After months of speculation, Sally Singer, the former Fashion News/Features Director at Vogue, was named Editor-in-Chief of T: The New York Times Style Magazine this week.
Notoriously shy, Singer has a reputation for writing captivating cover profiles and relating to the interviewee, and a look into her past reveals that a commitment to her own education and an eclectic upbringing may be to credit.
Raised in Oakland, California, Singer’s fascination with magazines started early, and like many aspiring writers, she never believed it to be a viable career option.
Her mother was a psychologist, her father a mathematician, and her siblings all grew up to be doctors; Singer’s family wasn’t anywhere near fashion or the world of high-society.
Her family moved to Orange County during her high school years, which led to a restless and rebellious streak within her. She admits that her main priority at that point was getting out of Orange County, and having just been introduced to the New Wave Punk scene in LA, she became a club kid.
In addition to her growing interest in the underground club scene, Singer’s fascination with magazines grew.
She studied the mastheads and photographers like every other fashion fanatic, and worked to integrate that knowledge into her life and style.
After getting her GED, Singer moved back up to Northern California and settled in San Francisco while she attended school at Berkeley. Having started school at a young age, Singer was a good deal younger than her classmates and at one point dropped out of University to go to beauty school.
This, while ultimately beneficial to her magazine career, was one of those experiences where Singer realized that she wasn’t very good at it, and she has declared in the past that she’s ‘not into doing things she can’t do well.’
So she went back to the History Department at Berkeley and graduated with an undergraduate degree.
After taking a year off after Berkeley and working for an antique dealer, Singer went on to pursue a Graduate degree in American History and American Studies at Yale.
She found that she became too academic and theoretically minded while at Yale, so she left and moved to New York. After working on the launch of a travel magazine, she took a job at the London Review of Books while working as a waitress on the side.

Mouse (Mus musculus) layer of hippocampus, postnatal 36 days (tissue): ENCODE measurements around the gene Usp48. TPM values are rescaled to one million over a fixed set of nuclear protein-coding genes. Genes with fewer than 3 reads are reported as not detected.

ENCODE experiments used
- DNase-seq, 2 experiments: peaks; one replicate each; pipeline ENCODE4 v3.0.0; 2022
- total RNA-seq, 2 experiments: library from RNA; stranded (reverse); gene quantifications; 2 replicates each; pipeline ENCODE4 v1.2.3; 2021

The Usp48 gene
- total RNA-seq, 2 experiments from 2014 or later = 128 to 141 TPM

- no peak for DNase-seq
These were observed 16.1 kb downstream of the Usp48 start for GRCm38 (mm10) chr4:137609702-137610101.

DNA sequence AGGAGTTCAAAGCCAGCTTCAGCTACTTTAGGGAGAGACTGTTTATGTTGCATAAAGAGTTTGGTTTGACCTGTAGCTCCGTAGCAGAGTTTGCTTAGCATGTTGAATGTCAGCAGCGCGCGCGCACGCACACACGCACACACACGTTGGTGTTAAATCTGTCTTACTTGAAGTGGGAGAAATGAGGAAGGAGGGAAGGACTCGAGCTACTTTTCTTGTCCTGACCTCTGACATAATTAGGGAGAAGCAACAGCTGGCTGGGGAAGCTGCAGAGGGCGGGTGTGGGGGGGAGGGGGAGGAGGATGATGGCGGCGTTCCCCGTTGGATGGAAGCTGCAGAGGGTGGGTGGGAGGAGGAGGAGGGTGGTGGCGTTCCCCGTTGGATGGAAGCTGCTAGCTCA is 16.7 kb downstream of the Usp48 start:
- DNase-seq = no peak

First working in publishing and later editing, it was here where she developed her eye for writing and talent for maintaining a good relationship with writers, a skill that she would come to use very soon.
After writing a piece for British Vogue about Jay McInerney, Alexandra Shulman, approached Singer about a move to the magazine as Culture Editor. Eve McSweeney, whom Singer would later work with at American Vogue, was leaving her post to move to New York and work with Harper’s Bazaar, and Shulman saw something in Singer that she had not even seen herself.
All of the information that she had accumulated as a magazine-addicted teen was a great advantage for her new position. Singer went on to be Commissioning Editor for Features at British Vogue, before moving back stateside to be Style Director of Elle, Fashion Director of New York, and then in 1999, the Fashion News/Features Director at Vogue.
Her tenure at Vogue was extremely successful. It was there that she developed a good working relationship with Anna Wintour, the messiah of the mainstream New York fashion world, and came out to support and develop the fashion industry and young designers of New York.
She begins her job as Editor-in-Chief of T on July 5th, and if her past work is any indication, it looks like the aesthetically pleasing style magazine is going to get a well written, and well edited, boost.